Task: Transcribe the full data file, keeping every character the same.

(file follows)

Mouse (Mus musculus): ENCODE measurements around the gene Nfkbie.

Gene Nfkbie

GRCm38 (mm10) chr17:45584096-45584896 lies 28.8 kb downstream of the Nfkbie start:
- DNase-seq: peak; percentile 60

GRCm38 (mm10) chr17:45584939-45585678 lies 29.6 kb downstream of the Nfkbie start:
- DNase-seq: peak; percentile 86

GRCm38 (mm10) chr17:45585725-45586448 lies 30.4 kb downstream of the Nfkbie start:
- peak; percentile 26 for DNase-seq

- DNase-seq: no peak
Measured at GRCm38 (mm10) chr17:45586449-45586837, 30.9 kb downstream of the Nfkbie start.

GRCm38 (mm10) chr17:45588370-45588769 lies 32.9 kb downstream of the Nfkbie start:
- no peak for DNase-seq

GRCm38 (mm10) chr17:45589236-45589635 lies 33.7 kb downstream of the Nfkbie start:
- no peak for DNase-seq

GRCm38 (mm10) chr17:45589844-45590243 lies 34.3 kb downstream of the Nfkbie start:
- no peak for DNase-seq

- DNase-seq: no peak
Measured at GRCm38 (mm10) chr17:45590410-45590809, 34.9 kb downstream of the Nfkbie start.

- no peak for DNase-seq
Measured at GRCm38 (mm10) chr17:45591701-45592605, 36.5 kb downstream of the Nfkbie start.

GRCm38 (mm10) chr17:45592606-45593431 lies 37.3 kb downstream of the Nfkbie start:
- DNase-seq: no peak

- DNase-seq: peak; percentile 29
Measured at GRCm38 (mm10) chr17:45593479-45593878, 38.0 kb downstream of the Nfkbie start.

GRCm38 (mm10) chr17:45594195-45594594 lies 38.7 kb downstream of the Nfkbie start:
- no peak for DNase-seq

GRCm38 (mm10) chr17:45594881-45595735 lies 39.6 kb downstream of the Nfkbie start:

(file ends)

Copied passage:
Mouse (Mus musculus): ENCODE measurements around the gene Nfkbie.

Gene Nfkbie

GRCm38 (mm10) chr17:45584096-45584896 lies 28.8 kb downstream of the Nfkbie start:
- DNase-seq: peak; percentile 60

GRCm38 (mm10) chr17:45584939-45585678 lies 29.6 kb downstream of the Nfkbie start:
- DNase-seq: peak; percentile 86

GRCm38 (mm10) chr17:45585725-45586448 lies 30.4 kb downstream of the Nfkbie start:
- peak; percentile 26 for DNase-seq

- DNase-seq: no peak
Measured at GRCm38 (mm10) chr17:45586449-45586837, 30.9 kb downstream of the Nfkbie start.

GRCm38 (mm10) chr17:45588370-45588769 lies 32.9 kb downstream of the Nfkbie start:
- no peak for DNase-seq

GRCm38 (mm10) chr17:45589236-45589635 lies 33.7 kb downstream of the Nfkbie start:
- no peak for DNase-seq

GRCm38 (mm10) chr17:45589844-45590243 lies 34.3 kb downstream of the Nfkbie start:
- no peak for DNase-seq

- DNase-seq: no peak
Measured at GRCm38 (mm10) chr17:45590410-45590809, 34.9 kb downstream of the Nfkbie start.

- no peak for DNase-seq
Measured at GRCm38 (mm10) chr17:45591701-45592605, 36.5 kb downstream of the Nfkbie start.

GRCm38 (mm10) chr17:45592606-45593431 lies 37.3 kb downstream of the Nfkbie start:
- DNase-seq: no peak

- DNase-seq: peak; percentile 29
Measured at GRCm38 (mm10) chr17:45593479-45593878, 38.0 kb downstream of the Nfkbie start.

GRCm38 (mm10) chr17:45594195-45594594 lies 38.7 kb downstream of the Nfkbie start:
- no peak for DNase-seq

GRCm38 (mm10) chr17:45594881-45595735 lies 39.6 kb downstream of the Nfkbie start: